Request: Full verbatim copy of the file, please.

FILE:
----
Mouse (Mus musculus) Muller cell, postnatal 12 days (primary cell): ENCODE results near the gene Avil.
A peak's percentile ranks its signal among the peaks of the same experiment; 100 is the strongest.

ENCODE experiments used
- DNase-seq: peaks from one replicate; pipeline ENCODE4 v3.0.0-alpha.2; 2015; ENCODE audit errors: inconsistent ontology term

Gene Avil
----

Mouse (Mus musculus) Muller cell, postnatal 12 days (primary cell): ENCODE results near the gene Avil.
A peak's percentile ranks its signal among the peaks of the same experiment; 100 is the strongest.

ENCODE experiments used
- DNase-seq: peaks from one replicate; pipeline ENCODE4 v3.0.0-alpha.2; 2015; ENCODE audit errors: inconsistent ontology term

Gene Avil